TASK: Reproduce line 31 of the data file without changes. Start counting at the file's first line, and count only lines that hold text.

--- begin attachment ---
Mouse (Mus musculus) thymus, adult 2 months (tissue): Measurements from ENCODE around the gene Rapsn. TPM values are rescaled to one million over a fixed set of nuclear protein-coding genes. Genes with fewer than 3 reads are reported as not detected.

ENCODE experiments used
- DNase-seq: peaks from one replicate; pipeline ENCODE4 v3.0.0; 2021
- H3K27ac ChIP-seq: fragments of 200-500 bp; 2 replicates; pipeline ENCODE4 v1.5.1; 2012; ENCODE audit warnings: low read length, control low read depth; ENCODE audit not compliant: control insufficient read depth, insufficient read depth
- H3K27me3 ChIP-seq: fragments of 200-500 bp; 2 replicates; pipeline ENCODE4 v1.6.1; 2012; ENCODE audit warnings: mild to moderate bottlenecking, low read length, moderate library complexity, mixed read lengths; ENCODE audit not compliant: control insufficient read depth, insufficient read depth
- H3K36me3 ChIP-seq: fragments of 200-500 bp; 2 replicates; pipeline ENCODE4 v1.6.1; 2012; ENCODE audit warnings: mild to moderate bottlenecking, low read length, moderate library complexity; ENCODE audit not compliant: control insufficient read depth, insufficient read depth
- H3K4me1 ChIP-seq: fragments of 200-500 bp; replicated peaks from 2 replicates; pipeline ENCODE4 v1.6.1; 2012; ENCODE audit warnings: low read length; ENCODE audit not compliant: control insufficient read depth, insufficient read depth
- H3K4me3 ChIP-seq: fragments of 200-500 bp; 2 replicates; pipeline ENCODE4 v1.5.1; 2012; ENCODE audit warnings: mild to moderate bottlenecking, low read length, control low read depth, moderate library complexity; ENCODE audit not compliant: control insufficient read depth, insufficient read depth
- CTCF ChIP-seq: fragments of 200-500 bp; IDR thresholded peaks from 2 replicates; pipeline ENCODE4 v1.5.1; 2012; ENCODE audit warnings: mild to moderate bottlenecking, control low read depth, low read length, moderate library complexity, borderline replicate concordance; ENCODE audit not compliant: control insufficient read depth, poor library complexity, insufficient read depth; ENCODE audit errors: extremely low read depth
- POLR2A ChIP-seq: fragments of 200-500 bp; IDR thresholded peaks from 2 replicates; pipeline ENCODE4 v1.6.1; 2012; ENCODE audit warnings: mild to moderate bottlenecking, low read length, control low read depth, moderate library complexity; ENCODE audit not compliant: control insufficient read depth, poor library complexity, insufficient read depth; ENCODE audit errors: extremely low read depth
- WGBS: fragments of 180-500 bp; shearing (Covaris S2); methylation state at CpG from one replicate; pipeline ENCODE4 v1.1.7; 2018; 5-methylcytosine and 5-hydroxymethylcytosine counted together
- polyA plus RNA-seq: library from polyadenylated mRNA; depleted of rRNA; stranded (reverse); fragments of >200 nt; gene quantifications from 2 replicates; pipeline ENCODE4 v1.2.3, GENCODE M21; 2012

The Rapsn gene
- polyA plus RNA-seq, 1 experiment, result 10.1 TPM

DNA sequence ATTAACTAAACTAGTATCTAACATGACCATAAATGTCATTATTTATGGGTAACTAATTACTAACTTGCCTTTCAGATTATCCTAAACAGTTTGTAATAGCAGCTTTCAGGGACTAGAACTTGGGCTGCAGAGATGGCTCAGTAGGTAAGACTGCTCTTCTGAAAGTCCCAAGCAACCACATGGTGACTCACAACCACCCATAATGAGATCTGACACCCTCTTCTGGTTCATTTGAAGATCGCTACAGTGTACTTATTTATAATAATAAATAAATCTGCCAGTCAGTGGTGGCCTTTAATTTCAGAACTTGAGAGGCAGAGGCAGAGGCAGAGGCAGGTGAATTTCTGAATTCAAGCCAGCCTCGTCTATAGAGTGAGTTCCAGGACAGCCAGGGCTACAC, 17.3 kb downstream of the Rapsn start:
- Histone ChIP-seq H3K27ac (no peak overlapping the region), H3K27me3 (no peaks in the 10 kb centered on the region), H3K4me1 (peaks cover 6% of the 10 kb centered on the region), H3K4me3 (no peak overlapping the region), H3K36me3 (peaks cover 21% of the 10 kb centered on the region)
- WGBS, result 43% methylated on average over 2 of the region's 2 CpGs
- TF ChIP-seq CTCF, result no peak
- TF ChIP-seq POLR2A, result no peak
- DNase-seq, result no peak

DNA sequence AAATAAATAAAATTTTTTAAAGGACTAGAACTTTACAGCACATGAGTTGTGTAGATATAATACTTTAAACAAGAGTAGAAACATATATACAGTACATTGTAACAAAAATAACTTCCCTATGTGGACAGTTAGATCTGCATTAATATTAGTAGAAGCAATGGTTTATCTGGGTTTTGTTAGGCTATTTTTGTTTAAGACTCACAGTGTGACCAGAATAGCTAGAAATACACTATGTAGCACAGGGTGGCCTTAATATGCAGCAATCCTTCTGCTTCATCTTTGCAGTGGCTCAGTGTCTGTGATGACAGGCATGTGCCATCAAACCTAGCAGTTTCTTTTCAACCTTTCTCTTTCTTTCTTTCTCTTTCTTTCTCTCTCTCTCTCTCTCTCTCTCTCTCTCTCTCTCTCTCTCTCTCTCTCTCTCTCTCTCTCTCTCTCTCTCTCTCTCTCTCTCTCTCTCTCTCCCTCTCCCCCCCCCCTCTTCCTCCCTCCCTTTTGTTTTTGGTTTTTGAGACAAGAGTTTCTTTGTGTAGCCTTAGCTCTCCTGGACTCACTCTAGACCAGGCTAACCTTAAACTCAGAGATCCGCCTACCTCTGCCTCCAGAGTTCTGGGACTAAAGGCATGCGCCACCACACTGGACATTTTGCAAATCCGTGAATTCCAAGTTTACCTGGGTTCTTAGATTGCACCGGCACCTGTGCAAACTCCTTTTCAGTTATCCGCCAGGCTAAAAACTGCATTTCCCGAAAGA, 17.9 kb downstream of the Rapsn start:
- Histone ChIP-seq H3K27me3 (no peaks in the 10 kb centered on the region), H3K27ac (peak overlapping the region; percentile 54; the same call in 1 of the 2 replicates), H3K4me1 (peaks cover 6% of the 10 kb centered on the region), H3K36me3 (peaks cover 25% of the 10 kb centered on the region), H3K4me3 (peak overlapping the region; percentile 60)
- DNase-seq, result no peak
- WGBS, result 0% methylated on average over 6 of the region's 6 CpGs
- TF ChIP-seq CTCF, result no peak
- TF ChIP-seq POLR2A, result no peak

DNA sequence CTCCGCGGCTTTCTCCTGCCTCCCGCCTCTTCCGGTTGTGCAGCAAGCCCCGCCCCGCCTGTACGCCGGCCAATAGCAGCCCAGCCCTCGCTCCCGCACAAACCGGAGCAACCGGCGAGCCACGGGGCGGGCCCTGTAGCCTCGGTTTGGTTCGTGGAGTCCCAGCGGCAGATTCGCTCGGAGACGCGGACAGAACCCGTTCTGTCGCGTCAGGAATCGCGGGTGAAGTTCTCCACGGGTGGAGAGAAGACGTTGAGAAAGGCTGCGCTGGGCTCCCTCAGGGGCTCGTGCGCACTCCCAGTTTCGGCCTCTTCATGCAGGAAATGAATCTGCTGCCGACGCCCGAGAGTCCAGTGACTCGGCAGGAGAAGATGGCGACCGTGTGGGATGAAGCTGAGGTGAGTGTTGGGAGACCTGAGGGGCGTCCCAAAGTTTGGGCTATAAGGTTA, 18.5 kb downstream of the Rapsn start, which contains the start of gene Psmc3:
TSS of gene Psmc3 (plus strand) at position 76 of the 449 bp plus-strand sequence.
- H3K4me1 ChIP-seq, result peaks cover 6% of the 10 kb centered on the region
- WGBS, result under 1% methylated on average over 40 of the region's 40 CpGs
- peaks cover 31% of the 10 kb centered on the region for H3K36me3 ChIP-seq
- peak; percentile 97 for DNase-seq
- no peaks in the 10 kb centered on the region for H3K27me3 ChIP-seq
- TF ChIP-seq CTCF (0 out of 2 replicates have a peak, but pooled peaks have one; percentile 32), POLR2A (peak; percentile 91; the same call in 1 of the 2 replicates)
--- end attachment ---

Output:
- peaks cover 31% of the 10 kb centered on the region for H3K36me3 ChIP-seq